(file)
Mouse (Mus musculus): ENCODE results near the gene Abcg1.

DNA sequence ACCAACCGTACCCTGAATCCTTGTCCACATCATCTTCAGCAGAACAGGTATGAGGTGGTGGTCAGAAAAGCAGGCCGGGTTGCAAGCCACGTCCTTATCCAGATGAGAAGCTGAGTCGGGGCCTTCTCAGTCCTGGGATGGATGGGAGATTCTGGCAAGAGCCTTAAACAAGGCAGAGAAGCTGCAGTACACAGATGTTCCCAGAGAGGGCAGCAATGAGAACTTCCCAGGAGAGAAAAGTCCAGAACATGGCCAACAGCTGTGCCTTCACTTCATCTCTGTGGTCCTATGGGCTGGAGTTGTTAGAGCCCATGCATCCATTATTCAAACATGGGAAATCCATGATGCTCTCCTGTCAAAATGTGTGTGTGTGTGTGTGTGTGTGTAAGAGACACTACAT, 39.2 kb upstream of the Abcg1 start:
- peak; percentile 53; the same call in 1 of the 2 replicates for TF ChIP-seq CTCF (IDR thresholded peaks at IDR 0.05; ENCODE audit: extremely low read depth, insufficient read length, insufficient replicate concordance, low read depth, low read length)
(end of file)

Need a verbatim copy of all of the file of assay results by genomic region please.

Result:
Mouse (Mus musculus): ENCODE results near the gene Abcg1.

DNA sequence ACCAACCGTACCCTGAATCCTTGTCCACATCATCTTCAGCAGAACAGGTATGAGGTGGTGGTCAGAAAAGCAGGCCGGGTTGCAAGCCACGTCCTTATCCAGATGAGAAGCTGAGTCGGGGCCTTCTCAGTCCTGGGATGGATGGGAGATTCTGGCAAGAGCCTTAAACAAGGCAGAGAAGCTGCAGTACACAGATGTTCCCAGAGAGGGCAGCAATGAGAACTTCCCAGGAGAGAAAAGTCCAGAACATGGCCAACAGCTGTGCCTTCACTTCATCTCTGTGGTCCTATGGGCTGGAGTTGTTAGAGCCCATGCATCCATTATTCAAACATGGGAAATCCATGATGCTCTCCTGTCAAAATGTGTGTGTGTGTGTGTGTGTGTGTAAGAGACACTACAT, 39.2 kb upstream of the Abcg1 start:
- peak; percentile 53; the same call in 1 of the 2 replicates for TF ChIP-seq CTCF (IDR thresholded peaks at IDR 0.05; ENCODE audit: extremely low read depth, insufficient read length, insufficient replicate concordance, low read depth, low read length)